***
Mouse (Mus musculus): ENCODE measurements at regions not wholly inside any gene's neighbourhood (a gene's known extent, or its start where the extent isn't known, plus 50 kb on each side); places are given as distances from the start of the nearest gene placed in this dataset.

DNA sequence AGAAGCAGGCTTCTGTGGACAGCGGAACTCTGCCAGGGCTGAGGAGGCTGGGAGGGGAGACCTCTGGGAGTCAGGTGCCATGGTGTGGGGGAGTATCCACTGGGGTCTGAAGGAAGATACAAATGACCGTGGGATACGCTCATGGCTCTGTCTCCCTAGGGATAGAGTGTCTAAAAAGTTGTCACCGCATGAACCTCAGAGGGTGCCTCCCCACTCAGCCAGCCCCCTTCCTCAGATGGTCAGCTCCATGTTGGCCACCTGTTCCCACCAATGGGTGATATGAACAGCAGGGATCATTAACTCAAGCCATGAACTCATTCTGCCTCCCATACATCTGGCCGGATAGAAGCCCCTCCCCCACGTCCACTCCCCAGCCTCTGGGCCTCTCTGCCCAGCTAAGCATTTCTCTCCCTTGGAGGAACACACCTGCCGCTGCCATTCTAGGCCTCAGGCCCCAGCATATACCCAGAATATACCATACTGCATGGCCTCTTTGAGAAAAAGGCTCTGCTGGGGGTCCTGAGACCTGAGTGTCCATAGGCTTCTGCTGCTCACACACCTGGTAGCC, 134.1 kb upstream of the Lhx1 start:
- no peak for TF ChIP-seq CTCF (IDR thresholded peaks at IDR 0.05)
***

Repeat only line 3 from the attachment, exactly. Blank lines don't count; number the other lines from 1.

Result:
- no peak for TF ChIP-seq CTCF (IDR thresholded peaks at IDR 0.05)